Protestors Fling Soup at the Mona Lisa in Paris

"What is more important? Art or the right to healthy food?" the protestors demanded.

Two environmental activists from the collective "Riposte Alimentaire" hurled soup at Leonardo Da Vinci's Mona Lisa at the Louvre museum in Paris on January 28, 2024. Photo: DAVID CANTINIAUX/AFPTV/AFP via Getty Images.

Two protestors from the French environmental group Riposte Alimentaire (Food Counterattack) hurled pumpkin soup at the Mona Lisa at the Louvre in Paris on Sunday morning. The painting, which is routinely ranked as the most famous in the world, hangs behind a bulletproof protective glass case and was undamaged by the attack.

After the pair threw the soup, at around 10 a.m. local time, they stood in front of the painting to declare their intent. “What is more important?,” they shouted. “Art or the right to healthy and sustainable food?”

“Our agriculture system is sick,” they added. “Our farmers are dying at work.”

The Louvre’s security team rushed to conceal the protestors behind black screens and the Salle des Etats, the room in which the Mona Lisa hangs, was swiftly evacuated so that the painting’s protective glass could be cleaned. The gallery was reopened to the public at 11:30 a.m.


“The Mona Lisa, like our heritage, belongs to future generations,” wrote France’s culture minister Rachida Dati on X (formerly Twitter). “No cause can justify it being targeted!”

Riposte Alimentaire is an environmental group specifically focused on the rising cost of food, better working conditions and rights for farmers, and a more sustainable agricultural system. The two protestors have been identified as Sasha, aged 24, and Marie-Juliette, aged 63.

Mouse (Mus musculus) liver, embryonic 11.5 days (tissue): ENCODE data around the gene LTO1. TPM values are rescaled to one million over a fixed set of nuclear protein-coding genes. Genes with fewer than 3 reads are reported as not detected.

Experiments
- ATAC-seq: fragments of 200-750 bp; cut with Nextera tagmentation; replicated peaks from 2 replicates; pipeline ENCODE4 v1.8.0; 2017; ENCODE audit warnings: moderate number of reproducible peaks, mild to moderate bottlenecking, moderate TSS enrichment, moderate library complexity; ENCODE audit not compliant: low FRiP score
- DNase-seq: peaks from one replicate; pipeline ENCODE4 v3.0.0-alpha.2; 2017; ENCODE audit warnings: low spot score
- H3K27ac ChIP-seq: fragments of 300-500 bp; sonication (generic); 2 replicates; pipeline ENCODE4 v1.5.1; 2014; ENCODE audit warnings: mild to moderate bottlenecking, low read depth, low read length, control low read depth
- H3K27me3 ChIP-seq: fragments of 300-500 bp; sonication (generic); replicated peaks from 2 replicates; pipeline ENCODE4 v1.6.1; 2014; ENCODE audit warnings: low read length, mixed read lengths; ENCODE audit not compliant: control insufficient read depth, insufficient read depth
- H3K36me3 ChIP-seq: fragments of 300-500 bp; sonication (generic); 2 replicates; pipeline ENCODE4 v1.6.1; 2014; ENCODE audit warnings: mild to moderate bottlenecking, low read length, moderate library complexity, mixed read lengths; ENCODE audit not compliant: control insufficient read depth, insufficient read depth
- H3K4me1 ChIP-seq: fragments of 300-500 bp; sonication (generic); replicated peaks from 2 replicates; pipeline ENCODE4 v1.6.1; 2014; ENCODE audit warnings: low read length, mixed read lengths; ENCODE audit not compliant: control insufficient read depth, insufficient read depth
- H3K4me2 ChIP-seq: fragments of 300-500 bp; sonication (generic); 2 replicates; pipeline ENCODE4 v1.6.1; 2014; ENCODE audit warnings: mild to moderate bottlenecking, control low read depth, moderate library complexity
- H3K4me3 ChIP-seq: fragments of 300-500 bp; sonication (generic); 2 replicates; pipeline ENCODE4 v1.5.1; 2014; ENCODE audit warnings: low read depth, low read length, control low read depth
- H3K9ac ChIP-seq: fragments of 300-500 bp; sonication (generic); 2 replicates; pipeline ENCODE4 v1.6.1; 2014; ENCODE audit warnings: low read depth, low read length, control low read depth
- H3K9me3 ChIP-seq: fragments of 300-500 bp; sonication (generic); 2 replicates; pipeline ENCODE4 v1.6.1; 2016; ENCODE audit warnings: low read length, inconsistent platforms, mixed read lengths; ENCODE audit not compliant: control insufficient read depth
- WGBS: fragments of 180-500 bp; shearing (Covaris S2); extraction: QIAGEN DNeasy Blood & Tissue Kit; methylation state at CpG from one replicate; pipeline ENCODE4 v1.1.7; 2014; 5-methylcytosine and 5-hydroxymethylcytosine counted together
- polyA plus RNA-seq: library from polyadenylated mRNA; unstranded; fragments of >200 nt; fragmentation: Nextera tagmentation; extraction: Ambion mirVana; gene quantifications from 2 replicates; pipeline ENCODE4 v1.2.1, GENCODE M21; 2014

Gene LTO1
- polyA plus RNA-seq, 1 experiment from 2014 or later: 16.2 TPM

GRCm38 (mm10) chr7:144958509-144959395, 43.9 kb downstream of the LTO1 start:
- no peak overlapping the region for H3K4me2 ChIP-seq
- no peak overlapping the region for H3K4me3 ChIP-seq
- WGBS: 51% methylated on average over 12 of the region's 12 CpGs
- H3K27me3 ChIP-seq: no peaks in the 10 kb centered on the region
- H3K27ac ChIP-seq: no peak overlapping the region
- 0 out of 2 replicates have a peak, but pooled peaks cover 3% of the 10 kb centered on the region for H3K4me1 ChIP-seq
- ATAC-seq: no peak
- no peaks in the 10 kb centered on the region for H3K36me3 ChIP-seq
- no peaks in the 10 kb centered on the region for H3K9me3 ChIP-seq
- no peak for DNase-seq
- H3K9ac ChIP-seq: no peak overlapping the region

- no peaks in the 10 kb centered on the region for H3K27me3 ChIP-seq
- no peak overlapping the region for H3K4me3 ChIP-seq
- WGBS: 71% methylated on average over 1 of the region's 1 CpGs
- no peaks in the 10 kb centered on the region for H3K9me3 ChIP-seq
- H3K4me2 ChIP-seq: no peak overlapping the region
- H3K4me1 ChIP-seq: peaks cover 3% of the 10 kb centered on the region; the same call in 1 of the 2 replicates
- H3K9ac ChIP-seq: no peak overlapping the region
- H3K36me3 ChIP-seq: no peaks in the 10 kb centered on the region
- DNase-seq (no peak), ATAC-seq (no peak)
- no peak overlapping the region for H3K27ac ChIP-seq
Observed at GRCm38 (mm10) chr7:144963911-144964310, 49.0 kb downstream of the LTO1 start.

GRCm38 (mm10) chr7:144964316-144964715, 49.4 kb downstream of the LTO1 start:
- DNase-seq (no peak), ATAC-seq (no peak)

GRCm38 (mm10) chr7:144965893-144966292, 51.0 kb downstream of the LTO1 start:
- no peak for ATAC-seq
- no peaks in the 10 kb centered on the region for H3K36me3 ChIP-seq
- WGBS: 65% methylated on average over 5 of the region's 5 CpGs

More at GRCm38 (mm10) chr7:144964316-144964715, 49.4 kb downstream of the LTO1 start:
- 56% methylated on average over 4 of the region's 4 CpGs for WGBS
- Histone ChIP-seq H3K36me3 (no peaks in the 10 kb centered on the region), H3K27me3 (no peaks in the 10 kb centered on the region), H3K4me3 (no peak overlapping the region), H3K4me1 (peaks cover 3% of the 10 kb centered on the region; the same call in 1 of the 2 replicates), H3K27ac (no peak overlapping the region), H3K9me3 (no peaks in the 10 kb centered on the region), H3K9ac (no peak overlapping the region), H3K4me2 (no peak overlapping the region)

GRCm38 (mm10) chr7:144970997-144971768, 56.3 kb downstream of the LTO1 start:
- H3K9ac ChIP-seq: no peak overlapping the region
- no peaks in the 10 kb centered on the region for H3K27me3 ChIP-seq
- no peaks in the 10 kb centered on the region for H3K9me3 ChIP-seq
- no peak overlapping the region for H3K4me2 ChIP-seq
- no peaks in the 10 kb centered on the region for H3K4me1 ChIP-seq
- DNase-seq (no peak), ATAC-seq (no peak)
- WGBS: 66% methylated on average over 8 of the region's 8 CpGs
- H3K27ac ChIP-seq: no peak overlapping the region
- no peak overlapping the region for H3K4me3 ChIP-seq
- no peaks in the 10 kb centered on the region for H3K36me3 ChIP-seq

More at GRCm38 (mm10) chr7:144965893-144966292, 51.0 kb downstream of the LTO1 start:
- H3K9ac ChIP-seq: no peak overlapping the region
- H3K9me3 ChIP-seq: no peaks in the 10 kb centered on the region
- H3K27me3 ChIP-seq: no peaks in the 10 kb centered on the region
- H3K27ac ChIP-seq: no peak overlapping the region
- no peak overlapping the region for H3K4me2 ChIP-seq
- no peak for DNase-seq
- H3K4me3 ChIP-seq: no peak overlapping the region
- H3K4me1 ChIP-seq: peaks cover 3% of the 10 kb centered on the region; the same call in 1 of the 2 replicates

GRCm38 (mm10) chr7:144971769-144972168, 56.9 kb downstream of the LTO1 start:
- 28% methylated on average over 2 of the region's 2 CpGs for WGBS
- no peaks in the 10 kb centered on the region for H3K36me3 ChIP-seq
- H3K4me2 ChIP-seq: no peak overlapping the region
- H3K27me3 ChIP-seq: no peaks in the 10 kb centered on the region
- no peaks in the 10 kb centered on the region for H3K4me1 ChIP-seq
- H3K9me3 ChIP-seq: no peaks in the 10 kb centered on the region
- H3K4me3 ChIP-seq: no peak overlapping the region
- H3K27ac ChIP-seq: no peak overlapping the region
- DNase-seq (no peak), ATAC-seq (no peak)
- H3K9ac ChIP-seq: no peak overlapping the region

The attack on the Mona Lisa is part of a recent surge of protests that have been taking place in the French capital. Farmers have been blocking major roads into the city in order to draw attention to their plight of low pay, increased bureaucracy, and the rising cost of fuel. French authorities are gearing up for a big protest in Paris today, with some 15,000 police officers deployed at airports and the Rungis International Market.

This is not the first time that the Mona Lisa has been targeted. In 2022, another climate protestor smeared cake over the glass and exclaimed “all artists think of the earth, that’s why I did this,” as he was escorted away by security. That year there was a wave of attacks on art across the globe in the name of climate activism, but these became less frequent in 2023.

Leonardo da Vinci’s great masterpiece has been behind protective glass since the 1950s, after a thief attempted to cut it from its frame. In 1956, it was, nonetheless, assaulted twice. In the first instance, a vandal threw acid at the painting while it was unprotected on temporary loan to an exhibition in Montauban. Some months later, another man threw a rock at the Mona Lisa with enough force to smash the glass case and remove a small amount of pigment.

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